By reading this book, you will discover that it is plausible that God is a post-human woman who uses this world to entertain Herself and that She can appear as an ordinary woman.

You can find it here:

Virgin Mary

The veneration of the Virgin Mary probably existed in early Christianity. In Christian theology, she is the New Eve. God announced that there would be enmity between the seed of the serpent and the seed of the woman (Genesis 3:15). Christians read this as a prophecy predicting the coming of Jesus as the seed of the woman could represent the virgin birth of Jesus. The church fathers may have invented the virgin birth story of Jesus to replace the birth of Adam from Eve. Later developments turned the Virgin Mary into a surrogate mother goddess.

Isis with Horus
Isis with Horus. Metropolitan Museum of Art.

The Church recognised the Virgin Mary as ‘Mother of God.’ Christians made statues and icons of the Virgin with the child Jesus similar to those of the Egyptian mother goddess Isis with her child Horus. And so, the Mother Goddess Mary, eliminated from the Gospels, may have re-entered the Church via a back door. As Christians prayed to the Virgin, she became a proxy for God.

Saint Mary Bolnichka Icon
Saint Mary Bolnichka Icon.

The Protestant Reformation aims at returning to the scriptural roots of Christianity. And so, Protestants do not venerate the Virgin Mary. For Protestants, the scriptures are the only source. In this way, they may have lost the essence of Christianity. The Mary-with-child imagery could refer to Jesus as the Son of God the Mother. The Virgin Mary appeared more often than Jesus, and she performed more miracles than the other saints. Many Roman Catholics pray to the Virgin Mary rather than God or Jesus.

The Quran dedicates chapter 19 to her. Some Muslims indulge in arcane numerological explanations as to why the number 19 is special because the Quran refers to this number in the chapter named Hidden Secret. And so, the Quran may hold a hidden secret related to this number. Perhaps, the Virgin Mary plays a central role in the greater scheme.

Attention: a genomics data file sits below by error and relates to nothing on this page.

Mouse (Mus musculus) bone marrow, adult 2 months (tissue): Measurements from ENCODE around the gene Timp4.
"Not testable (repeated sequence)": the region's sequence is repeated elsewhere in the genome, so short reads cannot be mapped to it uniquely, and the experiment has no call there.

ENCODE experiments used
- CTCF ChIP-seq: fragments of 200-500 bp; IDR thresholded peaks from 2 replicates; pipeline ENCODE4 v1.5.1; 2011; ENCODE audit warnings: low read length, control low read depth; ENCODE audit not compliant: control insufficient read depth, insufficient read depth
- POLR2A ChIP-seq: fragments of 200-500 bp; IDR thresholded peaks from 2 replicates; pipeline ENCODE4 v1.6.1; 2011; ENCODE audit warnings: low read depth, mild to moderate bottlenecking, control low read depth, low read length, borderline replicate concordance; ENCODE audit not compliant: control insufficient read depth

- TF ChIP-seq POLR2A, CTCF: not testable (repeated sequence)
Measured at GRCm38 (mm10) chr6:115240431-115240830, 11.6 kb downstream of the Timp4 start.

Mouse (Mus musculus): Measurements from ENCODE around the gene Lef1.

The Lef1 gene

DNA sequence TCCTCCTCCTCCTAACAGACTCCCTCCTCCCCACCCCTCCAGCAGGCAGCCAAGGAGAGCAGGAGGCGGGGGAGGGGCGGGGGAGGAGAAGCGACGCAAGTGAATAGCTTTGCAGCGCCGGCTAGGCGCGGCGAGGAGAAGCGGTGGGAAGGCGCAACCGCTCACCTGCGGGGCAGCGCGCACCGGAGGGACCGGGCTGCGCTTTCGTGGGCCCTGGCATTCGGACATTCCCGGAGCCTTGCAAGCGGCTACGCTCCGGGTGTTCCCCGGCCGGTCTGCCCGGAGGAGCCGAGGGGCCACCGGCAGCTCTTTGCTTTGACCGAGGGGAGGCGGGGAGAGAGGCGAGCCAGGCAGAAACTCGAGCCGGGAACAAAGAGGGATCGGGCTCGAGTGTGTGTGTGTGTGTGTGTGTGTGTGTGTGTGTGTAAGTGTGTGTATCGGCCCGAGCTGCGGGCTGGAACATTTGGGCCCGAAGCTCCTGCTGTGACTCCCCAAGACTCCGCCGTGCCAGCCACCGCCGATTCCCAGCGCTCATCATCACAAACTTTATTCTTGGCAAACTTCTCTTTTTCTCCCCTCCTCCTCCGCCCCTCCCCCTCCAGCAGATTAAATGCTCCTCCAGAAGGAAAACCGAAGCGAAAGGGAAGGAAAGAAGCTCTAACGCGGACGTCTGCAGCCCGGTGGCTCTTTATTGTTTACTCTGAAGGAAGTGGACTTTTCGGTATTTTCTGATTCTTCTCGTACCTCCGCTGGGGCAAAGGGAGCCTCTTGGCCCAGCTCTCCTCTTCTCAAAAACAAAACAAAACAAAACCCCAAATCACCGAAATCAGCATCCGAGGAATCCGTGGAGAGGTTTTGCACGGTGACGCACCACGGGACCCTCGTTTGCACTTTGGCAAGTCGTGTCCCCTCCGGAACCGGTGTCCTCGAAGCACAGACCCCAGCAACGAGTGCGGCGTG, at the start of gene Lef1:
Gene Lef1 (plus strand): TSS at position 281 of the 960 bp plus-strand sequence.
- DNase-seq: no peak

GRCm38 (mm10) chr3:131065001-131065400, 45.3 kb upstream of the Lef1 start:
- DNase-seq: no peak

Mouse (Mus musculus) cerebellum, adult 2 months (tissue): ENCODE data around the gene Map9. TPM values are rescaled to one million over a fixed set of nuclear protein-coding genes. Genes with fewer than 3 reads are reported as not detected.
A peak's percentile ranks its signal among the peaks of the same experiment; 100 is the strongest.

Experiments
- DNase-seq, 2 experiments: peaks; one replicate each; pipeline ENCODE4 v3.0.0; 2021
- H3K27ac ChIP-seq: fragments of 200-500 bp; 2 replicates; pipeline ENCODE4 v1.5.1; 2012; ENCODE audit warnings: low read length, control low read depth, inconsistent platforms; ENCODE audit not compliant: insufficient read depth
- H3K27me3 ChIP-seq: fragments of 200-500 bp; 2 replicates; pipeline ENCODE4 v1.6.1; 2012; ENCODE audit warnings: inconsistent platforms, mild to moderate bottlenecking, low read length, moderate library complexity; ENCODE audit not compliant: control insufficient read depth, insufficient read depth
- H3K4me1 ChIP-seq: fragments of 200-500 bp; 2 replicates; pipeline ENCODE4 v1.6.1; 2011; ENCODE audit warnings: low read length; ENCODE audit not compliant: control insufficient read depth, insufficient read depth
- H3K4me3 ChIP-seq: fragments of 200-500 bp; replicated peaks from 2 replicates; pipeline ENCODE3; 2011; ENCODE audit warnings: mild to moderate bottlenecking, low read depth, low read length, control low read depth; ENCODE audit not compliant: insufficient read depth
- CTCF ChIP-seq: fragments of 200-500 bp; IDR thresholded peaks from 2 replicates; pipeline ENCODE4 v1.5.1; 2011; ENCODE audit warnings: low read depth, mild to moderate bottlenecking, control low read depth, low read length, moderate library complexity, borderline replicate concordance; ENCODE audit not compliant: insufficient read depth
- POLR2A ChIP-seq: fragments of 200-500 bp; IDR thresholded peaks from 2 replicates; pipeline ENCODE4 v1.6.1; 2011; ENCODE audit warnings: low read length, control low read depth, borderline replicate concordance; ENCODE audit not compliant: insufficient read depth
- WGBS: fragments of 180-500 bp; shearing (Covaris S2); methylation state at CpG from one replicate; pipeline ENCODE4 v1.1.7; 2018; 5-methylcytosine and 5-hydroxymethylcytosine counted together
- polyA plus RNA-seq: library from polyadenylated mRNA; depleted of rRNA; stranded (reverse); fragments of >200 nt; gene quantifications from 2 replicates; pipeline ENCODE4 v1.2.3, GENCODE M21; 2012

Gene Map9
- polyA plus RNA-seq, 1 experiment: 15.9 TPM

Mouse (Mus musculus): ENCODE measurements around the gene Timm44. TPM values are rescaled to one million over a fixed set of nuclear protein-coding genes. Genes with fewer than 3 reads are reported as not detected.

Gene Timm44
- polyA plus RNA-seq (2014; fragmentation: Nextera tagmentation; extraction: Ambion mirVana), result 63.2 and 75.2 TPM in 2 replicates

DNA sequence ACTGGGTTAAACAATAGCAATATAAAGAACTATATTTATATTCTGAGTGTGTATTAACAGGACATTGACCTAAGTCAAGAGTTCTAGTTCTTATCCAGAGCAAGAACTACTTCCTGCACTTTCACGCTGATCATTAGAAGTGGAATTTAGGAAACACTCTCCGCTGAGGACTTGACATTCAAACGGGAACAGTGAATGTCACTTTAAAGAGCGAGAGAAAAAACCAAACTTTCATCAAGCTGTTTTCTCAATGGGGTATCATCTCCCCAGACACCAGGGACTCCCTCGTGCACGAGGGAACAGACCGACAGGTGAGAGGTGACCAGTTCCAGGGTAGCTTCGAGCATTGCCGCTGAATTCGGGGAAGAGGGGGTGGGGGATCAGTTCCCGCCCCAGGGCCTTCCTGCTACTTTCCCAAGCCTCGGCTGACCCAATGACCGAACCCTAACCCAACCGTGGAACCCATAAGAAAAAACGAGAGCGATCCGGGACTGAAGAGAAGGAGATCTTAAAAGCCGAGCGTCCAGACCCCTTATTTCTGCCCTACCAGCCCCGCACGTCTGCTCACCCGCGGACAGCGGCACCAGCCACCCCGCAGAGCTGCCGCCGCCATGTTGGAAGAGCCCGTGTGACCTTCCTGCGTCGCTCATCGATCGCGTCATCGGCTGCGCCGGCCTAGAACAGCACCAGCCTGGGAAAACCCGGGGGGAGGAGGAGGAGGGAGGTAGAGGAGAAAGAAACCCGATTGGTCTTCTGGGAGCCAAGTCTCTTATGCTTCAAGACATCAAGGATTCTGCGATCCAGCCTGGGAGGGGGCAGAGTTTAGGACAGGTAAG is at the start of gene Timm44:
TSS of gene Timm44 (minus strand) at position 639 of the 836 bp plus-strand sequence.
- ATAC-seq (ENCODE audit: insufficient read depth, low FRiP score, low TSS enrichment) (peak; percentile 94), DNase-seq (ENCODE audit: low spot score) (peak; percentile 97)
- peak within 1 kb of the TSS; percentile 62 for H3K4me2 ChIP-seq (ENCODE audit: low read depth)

The star and crescent became the symbol of Islam. This symbol has a long history predating Islam as it was associated with a Moon goddess. In the Bible, the Moon refers to the woman and the star to the child (Genesis 37:9). Hence, the Islamic symbol may represent the Madonna with the child Jesus or the relationship between Khadijah bint Khuwaylid and Muhammad. She was fifteen years older, so She could have been his mother.

The St. Mary of Zion Church in Ethiopia is said to contain the Ark of the Covenant. Legend has it that the Ark came to Ethiopia with King Menelik after he visited his father, King Solomon. The Ark of the Covenant symbolises Mary of Zion. The Ark is supposed to be the residence of Yahweh, the God of Israel, but apparently, Her name is Mary.1

Featured image: Madonna and Child, Kunsthistorisches Museum Wien. Public Domain.

Other images: Isis with Horus. Metropolitan Museum of Art. Wikimedia Commons. Public Domain; Saint Mary Bolnichka Icon. Wikimedia Commons. Public Domain.

1. Church of Our Lady Mary of Zion. Wikipedia.

The last Adam

Adam is called the Son of God (Luke 3:38), and Jesus is named the Firstborn of all Creation (Colossians 1:15). An obvious question to ask is, was Jesus Adam? The usual interpretation of Jesus being the Firstborn of All Creation is that Jesus already existed with God, even before Creation, and therefore, he was not Adam. The words Firstborn of All Creation suggest that there may be more to it. Jesus could be Adam, and Adam may have been born. A fuller explanation requires an investigation into Jewish and Christian theology, which is the topic of a separate post:

How Jesus became God

An investigation into how Christians turned Jesus in to God.

Paul compared Jesus to Adam. In Romans, he writes, ‘Just as through the disobedience of the one man the many were made sinners, so also through the obedience of the one man the many will be made righteous.’ (Romans 5:19) And in 1 Corinthians, he says, ‘As in Adam all die, so in Christ, all will be made alive.’ Jesus became the redeemer for Adam’s transgressions. An obvious question is what could have motivated Jesus to sacrifice himself for Adam’s mistakes? His actions are better understood if he believed himself to be Adam. That may be why Paul called Jesus the Last Adam (1 Corinthians 15:45).

Christianity teaches that Jesus existed before Creation, but that may not be what early Christians believed. The likeness of Jesus to Adam in Paul’s early letters may point to an earlier doctrine still prevalent around 55 AD, which could be that Jesus was Adam.

The Quran strengthens the idea that Jesus could be Adam. Jesus was like Adam in the way he was created (Quran 3:59). More importantly, several Quran verses state that God ordered the angels to prostrate before Adam (Quran 2:34, 7:11, 15:28-29, 17:61, 18:50, 20:116, 38:71-74). It is remarkable because angels are higher beings than humans. Satan refused because he did not want to bow for a creature made from dust. The Quran stresses it several times so that it could be significant. As Christians believe that Jesus is the Lord who will command humankind, this suggests that Jesus could be Adam. The Quran also claims that Jesus will return (Quran 43:61).

Latest revision: 23 April 2022

Mohammed receiving his first revelation from the angel Gabriel